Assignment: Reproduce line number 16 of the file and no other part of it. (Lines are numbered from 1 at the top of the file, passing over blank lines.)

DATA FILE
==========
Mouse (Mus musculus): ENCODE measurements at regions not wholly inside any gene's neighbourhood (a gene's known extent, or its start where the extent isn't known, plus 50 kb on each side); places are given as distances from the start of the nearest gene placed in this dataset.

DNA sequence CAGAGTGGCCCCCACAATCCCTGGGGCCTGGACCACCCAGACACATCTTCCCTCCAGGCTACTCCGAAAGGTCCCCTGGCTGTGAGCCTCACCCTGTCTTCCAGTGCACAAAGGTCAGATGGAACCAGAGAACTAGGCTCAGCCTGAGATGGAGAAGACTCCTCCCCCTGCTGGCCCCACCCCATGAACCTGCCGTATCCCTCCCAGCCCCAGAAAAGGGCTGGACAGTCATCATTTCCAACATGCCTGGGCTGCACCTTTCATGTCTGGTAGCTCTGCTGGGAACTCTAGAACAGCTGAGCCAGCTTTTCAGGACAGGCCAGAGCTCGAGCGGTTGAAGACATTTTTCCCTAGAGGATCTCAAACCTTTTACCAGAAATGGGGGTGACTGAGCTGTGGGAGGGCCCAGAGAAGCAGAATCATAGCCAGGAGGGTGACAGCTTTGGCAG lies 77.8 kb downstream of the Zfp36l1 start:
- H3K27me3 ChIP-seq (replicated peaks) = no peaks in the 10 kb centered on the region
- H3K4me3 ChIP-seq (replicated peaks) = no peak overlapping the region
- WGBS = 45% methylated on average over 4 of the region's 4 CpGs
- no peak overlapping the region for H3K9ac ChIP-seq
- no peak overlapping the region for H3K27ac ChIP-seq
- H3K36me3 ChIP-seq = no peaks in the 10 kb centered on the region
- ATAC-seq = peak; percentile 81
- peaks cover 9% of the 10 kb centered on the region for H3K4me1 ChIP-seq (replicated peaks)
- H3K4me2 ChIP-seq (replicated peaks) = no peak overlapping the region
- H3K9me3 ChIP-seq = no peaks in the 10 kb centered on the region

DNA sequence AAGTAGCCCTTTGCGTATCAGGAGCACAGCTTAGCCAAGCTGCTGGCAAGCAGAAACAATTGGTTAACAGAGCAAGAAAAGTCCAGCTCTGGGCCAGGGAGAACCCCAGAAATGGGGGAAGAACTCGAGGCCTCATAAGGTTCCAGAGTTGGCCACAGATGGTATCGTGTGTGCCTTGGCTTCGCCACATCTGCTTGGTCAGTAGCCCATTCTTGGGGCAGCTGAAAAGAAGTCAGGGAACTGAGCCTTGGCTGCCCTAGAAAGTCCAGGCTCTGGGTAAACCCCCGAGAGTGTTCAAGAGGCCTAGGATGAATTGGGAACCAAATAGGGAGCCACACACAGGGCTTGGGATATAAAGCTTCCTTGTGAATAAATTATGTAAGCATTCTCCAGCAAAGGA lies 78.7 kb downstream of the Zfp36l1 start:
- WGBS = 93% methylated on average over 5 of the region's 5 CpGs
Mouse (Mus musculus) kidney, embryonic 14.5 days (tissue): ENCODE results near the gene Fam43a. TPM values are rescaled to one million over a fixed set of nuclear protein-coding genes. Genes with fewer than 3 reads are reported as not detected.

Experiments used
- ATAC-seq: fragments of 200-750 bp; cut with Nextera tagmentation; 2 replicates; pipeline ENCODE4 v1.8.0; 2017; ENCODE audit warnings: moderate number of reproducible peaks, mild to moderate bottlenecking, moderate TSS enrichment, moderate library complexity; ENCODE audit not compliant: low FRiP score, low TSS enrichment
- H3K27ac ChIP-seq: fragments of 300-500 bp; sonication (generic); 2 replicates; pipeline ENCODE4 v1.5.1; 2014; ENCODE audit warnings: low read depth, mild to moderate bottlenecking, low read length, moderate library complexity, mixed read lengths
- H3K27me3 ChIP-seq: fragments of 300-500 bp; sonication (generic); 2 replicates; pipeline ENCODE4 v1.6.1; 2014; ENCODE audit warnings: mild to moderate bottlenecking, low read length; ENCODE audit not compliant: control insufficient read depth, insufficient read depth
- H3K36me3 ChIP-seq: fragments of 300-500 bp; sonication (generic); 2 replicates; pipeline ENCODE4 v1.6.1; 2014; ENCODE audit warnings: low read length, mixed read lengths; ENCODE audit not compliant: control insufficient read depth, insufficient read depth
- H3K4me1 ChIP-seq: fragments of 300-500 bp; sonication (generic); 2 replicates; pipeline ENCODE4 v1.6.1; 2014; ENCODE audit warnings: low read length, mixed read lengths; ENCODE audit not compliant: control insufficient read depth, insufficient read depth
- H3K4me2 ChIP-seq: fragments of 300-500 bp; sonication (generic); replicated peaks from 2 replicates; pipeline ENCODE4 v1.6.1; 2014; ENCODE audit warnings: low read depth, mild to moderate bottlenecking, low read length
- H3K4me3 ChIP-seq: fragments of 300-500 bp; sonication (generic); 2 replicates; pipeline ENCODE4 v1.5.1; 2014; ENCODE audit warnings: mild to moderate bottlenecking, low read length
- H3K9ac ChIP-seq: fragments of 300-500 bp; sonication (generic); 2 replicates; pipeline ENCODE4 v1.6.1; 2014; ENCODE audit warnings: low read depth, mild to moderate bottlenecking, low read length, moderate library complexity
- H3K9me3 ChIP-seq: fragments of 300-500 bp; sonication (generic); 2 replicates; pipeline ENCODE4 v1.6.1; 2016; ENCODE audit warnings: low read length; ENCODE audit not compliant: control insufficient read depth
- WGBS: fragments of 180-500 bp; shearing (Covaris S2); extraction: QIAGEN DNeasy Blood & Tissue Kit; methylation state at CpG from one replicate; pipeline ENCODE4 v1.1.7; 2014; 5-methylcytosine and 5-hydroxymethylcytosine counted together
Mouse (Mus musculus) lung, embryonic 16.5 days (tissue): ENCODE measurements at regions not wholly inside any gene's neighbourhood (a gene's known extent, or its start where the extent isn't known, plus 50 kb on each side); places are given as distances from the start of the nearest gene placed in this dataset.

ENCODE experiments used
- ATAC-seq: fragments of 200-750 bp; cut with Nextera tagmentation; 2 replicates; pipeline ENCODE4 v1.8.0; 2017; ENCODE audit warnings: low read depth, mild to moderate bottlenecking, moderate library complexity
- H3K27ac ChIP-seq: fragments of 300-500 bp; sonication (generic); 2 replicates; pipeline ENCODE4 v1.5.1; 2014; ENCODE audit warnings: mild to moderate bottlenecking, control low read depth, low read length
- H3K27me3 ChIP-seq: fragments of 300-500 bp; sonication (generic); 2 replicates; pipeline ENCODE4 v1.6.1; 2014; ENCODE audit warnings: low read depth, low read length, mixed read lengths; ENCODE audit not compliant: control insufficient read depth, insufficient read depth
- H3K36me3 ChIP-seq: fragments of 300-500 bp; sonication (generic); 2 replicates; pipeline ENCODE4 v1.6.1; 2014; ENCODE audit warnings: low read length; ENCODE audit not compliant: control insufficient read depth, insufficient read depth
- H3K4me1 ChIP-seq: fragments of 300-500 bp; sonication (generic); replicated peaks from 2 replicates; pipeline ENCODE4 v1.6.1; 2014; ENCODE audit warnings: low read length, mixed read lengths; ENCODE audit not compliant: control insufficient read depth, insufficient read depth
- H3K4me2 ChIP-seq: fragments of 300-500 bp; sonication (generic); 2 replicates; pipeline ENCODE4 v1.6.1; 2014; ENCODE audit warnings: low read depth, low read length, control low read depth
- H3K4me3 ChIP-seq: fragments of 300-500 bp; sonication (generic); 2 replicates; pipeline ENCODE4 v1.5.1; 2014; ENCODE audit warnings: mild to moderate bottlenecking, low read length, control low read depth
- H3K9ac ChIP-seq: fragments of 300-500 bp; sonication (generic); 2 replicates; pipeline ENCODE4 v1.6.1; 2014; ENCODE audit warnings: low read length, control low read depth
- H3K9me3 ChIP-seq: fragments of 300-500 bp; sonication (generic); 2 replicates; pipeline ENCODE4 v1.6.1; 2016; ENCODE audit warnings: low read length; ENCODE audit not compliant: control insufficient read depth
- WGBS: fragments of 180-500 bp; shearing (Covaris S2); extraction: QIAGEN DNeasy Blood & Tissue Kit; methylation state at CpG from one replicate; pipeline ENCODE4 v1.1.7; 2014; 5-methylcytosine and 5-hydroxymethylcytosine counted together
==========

Experiments used